During a numbing day at work in the simmering heat of May …
(in a whisper) “Hey, during breakfast earlier on, we have decided to go Seoul in June! You wanna come along?”
And that’s how I ended up with Seoul on my ‘Next Up!’ list. Through the cartoon-ish Korean characters, the lush greenery of Nami Island, the neon billboards and buzzing crowds along Myeondong, the wonderland at Petite France, the art and culture at Gamcheon, the darkness at the Demilitarised Zone, and the world of face masks and beauty products, I found my Soul (pun intended).
Below are some of the highlights of the 6-day trip. Details of the itinerary and places will be published soon, hopefully. For ease, I’ve listed down the highlights based on the order that we visited.
Older fans who had jumped onto the Korean-wave wagon, should be familiar with Winter Sonata, the film shot at Nami Island. This was one of the earlier Korean films that was popularised in non-Korea lands. This was the era of soppy, brother-sister-ly love dramas. Entering the Naminara Republic, one leaves behind cosmopolitan Seoul and is left to relax and unwind amongst the tall pine trees, white birch trees, gingko trees and maple trees. Fans of Bae Yong-joon and Choi Ji-woo (the two leading actors in Winter Sonata) will be pleased to pose with the many statues of the pair, strategically placed at scenic spots which became famous due to the film.
One wonders why the fascination with Le Petite Prince in Korea? I still have no idea. But Antoine de Saint-Exupery is probably one of the most worshipped French authors in Korea (heck, probably in every part of the world). The French-themed culture village is definitely worth a visit if one is in the vicinity of Gapyeong, in Gyeonggi province (both Petite France and Nami Island should be planned on a same day trip. See itinerary for more details.) Once again, K-pop fans will be pleased to know that the Petite France was the filming location for K dramas such as “Beethoven Virus (베토벤 바이러스)” and “The Man from the Stars/My Love from the Stars (별에서 온 그대) aka 来自星星的男人”. The highlights of the village include the colourful French-styled architecture, the various statues of the Little Prince, performances at the outdoor theatre, and the presence of fresh and colourful flora abundant on the grounds of the village. There were also trick shows and plays, but all in the Korean language.
Trickeye Museum and the Hongdae Street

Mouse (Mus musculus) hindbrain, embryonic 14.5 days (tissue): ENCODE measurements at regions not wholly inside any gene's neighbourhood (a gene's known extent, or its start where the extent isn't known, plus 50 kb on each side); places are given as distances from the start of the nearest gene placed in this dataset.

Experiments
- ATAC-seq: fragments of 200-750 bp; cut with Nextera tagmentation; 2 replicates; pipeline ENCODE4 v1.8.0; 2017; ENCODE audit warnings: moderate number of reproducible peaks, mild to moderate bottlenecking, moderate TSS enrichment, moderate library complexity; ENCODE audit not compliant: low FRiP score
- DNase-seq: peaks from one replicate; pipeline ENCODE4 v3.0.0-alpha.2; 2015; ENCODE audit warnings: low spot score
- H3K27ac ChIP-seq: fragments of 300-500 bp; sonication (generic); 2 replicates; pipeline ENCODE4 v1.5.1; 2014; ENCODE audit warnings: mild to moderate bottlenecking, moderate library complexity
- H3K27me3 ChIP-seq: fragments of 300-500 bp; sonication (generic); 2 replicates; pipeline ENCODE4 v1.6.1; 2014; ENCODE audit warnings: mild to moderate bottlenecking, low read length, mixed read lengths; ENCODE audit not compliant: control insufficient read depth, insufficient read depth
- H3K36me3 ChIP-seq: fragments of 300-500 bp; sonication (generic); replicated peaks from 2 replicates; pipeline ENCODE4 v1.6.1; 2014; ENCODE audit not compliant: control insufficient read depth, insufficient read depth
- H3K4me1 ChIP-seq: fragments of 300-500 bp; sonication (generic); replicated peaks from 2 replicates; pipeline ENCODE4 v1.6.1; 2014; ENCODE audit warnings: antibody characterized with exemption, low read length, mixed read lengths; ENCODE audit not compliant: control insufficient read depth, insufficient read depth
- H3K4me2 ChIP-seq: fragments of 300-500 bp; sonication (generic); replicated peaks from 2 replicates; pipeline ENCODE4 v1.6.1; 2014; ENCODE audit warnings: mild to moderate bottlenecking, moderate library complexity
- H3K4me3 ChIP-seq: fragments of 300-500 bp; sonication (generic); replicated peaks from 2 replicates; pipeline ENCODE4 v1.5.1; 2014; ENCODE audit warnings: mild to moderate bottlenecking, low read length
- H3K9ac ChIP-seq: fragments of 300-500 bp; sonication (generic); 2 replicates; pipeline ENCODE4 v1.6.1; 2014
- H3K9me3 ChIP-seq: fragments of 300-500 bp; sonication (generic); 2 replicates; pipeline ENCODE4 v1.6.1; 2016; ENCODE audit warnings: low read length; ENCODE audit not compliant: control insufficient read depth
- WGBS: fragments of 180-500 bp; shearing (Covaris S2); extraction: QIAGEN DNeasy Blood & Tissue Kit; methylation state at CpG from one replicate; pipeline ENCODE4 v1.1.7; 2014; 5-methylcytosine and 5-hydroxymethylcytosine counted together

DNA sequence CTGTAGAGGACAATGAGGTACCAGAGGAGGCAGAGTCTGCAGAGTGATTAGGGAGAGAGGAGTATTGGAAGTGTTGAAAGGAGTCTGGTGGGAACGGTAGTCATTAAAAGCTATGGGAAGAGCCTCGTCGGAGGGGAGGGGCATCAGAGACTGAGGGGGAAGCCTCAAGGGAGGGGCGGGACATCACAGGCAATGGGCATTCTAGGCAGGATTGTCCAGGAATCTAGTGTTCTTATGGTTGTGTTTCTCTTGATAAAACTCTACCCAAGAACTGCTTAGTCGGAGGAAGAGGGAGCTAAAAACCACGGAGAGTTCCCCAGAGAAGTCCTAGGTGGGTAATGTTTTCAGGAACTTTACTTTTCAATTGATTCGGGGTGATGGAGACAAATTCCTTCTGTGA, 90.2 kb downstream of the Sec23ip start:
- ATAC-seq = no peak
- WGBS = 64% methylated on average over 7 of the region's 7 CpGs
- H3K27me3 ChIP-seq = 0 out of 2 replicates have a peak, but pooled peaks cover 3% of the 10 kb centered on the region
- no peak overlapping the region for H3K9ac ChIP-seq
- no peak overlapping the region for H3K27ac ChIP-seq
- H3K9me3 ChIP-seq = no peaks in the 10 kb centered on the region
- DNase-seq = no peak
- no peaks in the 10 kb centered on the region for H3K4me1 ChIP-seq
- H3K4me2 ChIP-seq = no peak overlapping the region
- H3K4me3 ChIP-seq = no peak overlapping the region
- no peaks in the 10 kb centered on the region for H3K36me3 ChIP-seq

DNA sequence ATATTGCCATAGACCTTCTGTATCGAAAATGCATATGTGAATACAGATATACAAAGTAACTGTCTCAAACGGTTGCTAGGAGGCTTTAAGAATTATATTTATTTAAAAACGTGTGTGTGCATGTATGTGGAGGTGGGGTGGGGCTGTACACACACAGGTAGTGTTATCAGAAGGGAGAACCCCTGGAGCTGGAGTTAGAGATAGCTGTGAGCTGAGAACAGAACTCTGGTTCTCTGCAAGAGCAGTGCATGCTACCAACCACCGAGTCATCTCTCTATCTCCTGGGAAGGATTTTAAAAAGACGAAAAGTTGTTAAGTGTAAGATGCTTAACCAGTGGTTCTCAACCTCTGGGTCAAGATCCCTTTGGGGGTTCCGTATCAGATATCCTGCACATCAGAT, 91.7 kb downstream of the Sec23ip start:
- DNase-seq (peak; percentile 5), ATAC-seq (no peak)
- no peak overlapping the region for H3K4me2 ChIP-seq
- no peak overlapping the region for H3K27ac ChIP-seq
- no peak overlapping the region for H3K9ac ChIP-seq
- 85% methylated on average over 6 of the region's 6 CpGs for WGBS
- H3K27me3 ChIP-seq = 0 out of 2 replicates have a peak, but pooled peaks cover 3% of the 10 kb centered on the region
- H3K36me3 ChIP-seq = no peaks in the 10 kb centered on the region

Fancy being photographed in 3D pictures depicting yourself beheaded by a wicked witch? Or an angelic selfie with Victoria Secret angel wings? The museum was packed with tourists and locals. To obtain a good picture, one must be patient to wait for his/her turn, and for the crowds to disperse. It was a good respite from the summer heat in Seoul though.
Hongdae Street and area that draws the younger crowd was brimming with clothing and shoe shops. Those wanting to grab some pieces of ‘Made in Korea’ garments will be happy to throng this area. The many pet cafes in the vicinity were good rest stops to grab some drinks and receive/give some tender loving care to some incredibly cute and fluffy pets.
Demilitarised Zone (DMZ)
The DMZ is a much raved tour. It essentially brings you to the border of South and North Korea. Along the way, one learns more about the history that had taken place (of course, from a South Korean’s perspective), visit the Dora Observatory, 3rd Infiltration Tunnel, and the Dorasan subway station (unused till this day), just to name a few.
Samcheongdong and Bukchon Hanok
Within the fast developing city of Seoul, 900 over traditional hanoks remain in their original shapes at the Bukchon Hanok Village. With niche craft shops lining the main street, it was obvious that the Village had been re-branded into a tourist attraction. But as one wanders deeper into the Village, where local residents continue to live in, one can expect to be drawn into the past days of the city.
Samcheongdong is an upmarket area with many restaurants and cafes. It is also a good place to obtain some local, interesting handmade crafts.
The cosmetics street in Seoul. Myeongdong is a must-visit for those with the quest to return home with year-long supplies of Korean cosmetics and beauty products. Love it that they are generous with their sample products, stashing extra bottles and travel size packets into your shopping bags each time. Most shops are tax refundable. Nice cafes and drink joints are also aplenty in this area.
This giant hyper mart allows one to grab those Korean snacks, teas, candies, noodles etc. that are highly sought after. With full trolleys, one can proceed on to the counter for a tax refund. The mart is also equipped with a packing station. Carton boxes of various sizes are available, together with tapes and cutters, to allow shoppers to pack their purchases into boxes for ease of carrying/checking in at the airport.
Busan – Taejongdae, Gamcheon Culture Village
3 h away from Seoul, via high-speed rail, is the second largest city in South Korea. A day trip really did not do justice for this busy port city. Exploring only the Southern tip of the city, Taejongdae is a park where one can get great views of the ocean and cliffs. Described as the Santorini of the East, Gamcheon Culture Village is a place to experience the Korean culture, art and community’s way of life. Navigating through the maze-like village paths, one gets to appreciate the residents’ unique sense of colour and get a glimpse of traces of the past. With various artworks scattered around the entire village, one can spend an entire day in the village to discover and appreciate them.